Dan Hill (09:43):
Oh absolutely. Just last night I had dinner with Joe pine. He’s the coauthor of the experience economy. So there’s no way in business you’re always going to have an experience. It can be good, it can be bad, it could be a different, and what are you going to have with an experience? You’re going to have emotions. It’s a story that’s unfolding and as Hollywood knows and he’s story, it’s going to involve emotion. And what’s the emotional pager on the back side? One of my favorite comments about business is that there are two emotions in business as in life. One is dollars and one is emotions. And if you take care of the second one, the first one’s going to look a whole lot better.
Jim Rembach (10:20):
Most definitely. Okay, so now let’s talk about the specifics of being able to do this type of detection and interpretation and analysis. So you have identified seven core emotions, but then you also talk about four forms per emotion. And all of this goes into 23 different expressions. So if you could kind of break this down for us.
Dan Hill (10:40):
Sure. So there are seven emotions in facial coding. Three of them are approach emotions. So that means that I’m moving toward my target, my object, the positive one is happiness. I am going to hug, I’m going to embrace, I’m going to be open to consideration. If I’m in a contact center, customer contact center, and I’m talking to someone. And in the future and why this is relevant is because we’re going to have technology that, uh, labels us, not just hear their voice but see their face and they can see our face. And so all that telepathy or empathy, all of that contagion is going on emotionally. So it’s really important to know that happiness is not a trivial emotion. People who are happy tend to get to superior solutions and more quickly, they are really good at brainstorming. So if I’ve got a customer problem and I’m coming across as a happy camper, it’s probably not just that I’m coming across with a fake smile.
Dan Hill (11:34):
It means that I am really expansive and trying to figure out how to connect with you and get to a better solution. That’s fabulous. Now the other heavy hint or emotion is anger because happiness and anger together are about 70% of everyone’s emoting on average, 70% so the other five that we can cover our, only the other 30% what’s the essence of anger to hit? So happiness, to hug, anger to hit. So you have somebody who’s calling you ans customer, they’re calling you because they’re not happy. So now we’re quite possibly in the realm of anger. They could be confused about how your company’s offer works, the kind of service they got or fail to get a why. So there could be confusion. It could be resistance like you did this to me, I am not accepting that kind of treatment. It could be that they don’t see a path to progress because anger can also mean we feel like we are, we’re losing control of our situation and that there are barriers to our progress and we get angrier to the extent that we think the barriers are unfair.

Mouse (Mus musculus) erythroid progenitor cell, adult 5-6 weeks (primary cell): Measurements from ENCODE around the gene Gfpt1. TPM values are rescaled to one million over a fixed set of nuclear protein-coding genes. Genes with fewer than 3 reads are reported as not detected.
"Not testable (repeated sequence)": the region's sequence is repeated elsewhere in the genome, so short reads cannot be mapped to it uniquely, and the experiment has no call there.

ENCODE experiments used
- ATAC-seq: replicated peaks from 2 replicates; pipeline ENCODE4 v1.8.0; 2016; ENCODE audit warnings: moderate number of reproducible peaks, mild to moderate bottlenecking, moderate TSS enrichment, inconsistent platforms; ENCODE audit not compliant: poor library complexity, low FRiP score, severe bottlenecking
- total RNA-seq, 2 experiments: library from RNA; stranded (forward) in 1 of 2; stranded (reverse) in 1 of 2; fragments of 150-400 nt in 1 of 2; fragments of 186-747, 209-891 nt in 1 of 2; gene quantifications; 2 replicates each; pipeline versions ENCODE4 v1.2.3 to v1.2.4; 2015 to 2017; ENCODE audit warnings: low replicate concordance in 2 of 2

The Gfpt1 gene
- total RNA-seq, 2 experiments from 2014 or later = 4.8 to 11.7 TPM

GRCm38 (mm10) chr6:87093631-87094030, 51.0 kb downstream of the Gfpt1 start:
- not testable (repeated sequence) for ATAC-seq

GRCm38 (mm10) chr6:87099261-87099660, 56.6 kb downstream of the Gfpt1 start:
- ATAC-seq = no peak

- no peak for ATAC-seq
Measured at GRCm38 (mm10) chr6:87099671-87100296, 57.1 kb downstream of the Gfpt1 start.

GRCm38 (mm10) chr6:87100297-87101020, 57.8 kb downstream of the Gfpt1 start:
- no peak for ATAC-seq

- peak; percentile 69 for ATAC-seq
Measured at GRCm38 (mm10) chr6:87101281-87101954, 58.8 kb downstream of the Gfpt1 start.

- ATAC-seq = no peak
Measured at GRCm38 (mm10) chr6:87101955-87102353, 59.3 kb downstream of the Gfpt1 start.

Dan Hill (12:36):
So anytime you start with this kind of thing, you have to say they’ve got happiness, anger, do I have some other emotion? And then let’s say with anger, because it’s so likely to be important. What we’re talking about, four forms of anger. One is super intense anger. This is like the dog where you took away its bone and it’s growling at you. And so a really reliable way to see this is that the mouth, the lips will tighten together. The mouth will be really tight and there’ll be a bolt below the middle of the lower lip. A telltale bolts sticking out. That is an angry person and the first thing you’re going to have to do in business as in life is try to bring the anger quotient down. Try to bring some calm to this situation. Otherwise you’ve got a nuke reactor that’s about to blow.
Dan Hill (13:20):
It’s three mile Island all over again, so that’s the most intense version. There’s another version where they eyes narrow and the eyebrows come down and they’re kind of like giving you the hard snake eyes. Look, that’s not quite as bad as what I just gave you, but it’s also worrisome. The next one I think in business you can work with this is concentration. The eyebrows will come together, the lips will come together, but lightly there’s no bulge below the middle of the lower lip. This is someone that’s a reasonable person. They are concentrating on their words, they’re trying to take in your message. They’re trying to figure out how to make this into a win win. You can work with that person. Your best thing that you can hope for if you’re in customer contact role is what I call the golden blend. This is the last of the four forms of anger, a mixture of happiness and anger. So they’re expansive, they’re receptive, you can talk to the person, but they also have a purpose. They are signaling at certain moments with that anger that they do indeed want to get to an outcome and let’s get there sooner than later if you don’t mind.